Why you should not change a running experiment

  • Updated
  • Optimizely Web Experimentation
  • Optimizely Performance Edge
  • Optimizely Feature Experimentation
  • Optimizely Full Stack (Legacy)

Although the Optimizely Experimentation application does not forbid it, we strongly recommend not changing an active experiment. Optimizely does not recommend:

  • Traffic Allocation – Proportion of total traffic included in the experiment
  • Traffic Distribution – Proportion of of traffic sent to a particular variation

Considerations for changing traffic allocation

Even though Optimizely does not advise changing traffic allocation during a running experiment, changing the traffic allocation monotonically is acceptable but can lengthen the time to statistical significance.

However, if you change traffic non-monotonically (for example, first decreasing, then increasing the traffic), your users may be re-bucketed, potentially resulting in statistically invalid experiments results. See how bucketing works for more information.

Setting a radically low traffic allocation (for example, <25%) for an extended amount of time (more than one or two days) could under-power experiments and impact the results negatively. 

Considerations for changing traffic distribution

You should not change the traffic distribution between variations of a running experiment. Doing so will invalidate the data and can lead to Simpson's paradox. The only way to safely change the traffic distribution is to:

  1. Pause the experiment.
  2. Either duplicate the experiment in Optimizely Web Experimentation or copy the experiment rule in Optimizely Feature Experimentation.
  3. Publish the new experiment.

The potential harm of changing a running experiment

When an experiment runs, Optimizely Experimentation collects the conversion data for all times and compare it to the control group conversion data for the same time. If a change is made midway through the experiment, then the effects of that change can only be measured starting at that time. This will invalidate your results.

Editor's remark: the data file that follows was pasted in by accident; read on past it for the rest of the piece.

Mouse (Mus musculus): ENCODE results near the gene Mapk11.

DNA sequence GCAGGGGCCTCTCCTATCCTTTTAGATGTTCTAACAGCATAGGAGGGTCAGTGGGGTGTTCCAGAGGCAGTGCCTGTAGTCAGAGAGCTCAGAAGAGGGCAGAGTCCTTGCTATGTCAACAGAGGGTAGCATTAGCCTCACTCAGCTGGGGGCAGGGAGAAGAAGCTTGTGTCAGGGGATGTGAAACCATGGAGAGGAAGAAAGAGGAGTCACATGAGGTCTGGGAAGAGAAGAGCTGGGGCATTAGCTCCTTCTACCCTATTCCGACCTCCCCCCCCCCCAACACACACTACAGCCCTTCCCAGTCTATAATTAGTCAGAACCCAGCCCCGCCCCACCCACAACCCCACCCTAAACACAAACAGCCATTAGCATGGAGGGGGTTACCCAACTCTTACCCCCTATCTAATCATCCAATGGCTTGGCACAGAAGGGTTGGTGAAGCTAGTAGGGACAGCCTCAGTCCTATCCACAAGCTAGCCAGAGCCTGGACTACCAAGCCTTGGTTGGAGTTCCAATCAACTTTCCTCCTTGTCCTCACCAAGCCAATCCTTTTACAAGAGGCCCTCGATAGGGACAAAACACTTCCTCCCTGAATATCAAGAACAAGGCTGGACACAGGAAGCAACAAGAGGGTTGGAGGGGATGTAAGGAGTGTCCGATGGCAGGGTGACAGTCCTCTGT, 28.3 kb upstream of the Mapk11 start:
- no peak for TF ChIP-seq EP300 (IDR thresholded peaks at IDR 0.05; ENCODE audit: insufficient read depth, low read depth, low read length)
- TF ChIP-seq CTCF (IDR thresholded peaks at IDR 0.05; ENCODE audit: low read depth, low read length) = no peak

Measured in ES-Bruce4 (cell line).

How changing a running experiment can affect result data accuracy

Suppose a change that you made improves conversions by 5%. You take note of that change and then decide you are going to add another change to that variation that you think will have the same effect.

Suddenly, your conversion rate drops back to the same as the control group. Now you do not know whether the drop is because you made a change or because the original change performed worse than the numbers initially indicated.

Let us say the conversion rate did not drop to the control group rate but dipped to 2%. Again, you can not be sure what caused that dip, but you see it as an all-around improvement. However, the second change may harm conversions, but the positive effect of the first change negated that decrease.

How adding metrics can affect results data accuracy

For example, imagine you are running an experiment with revenue as the primary metric and some page views as the secondary metrics. With these metrics, the experiment reaches 90% statistical significance in a few days.

After a few days, you want to check how some Call to Action (CTA) click events are performing, so you add those as metrics to your already running experiment. Will these new, additional metrics affect the statistical significance of the initial metrics (revenue and page views)?

Yes, adding metrics after an experiment has started distorts the experiment results. The first metric (primary metric) will be unaffected, but the second metric and onwards will be affected by Optimizely Experimentation's False Discovery Rate control.

Best practices

If you want to change your running experiment, you must pause the existing experiment and start a new one. This way, you do not contaminate the data from any changes you make. You can duplicate an experiment in Optimizely Web Experimentation or copy a rule in Optimizely Feature Experimentation to create a new experiment similar to an existing one. Duplicating experiments will not duplicate the results of the original experiment.

If you intend to pause a variation, the decision should be final. You should not use that result information later to compare to the still-running variations. If any events impact all variations, the changes will not be reflected by the paused variation.

These best practices apply to Optimizely Web Experimentation, Optimizely Performance Edge, Optimizely Feature Experimentation, and all A/B testing tools.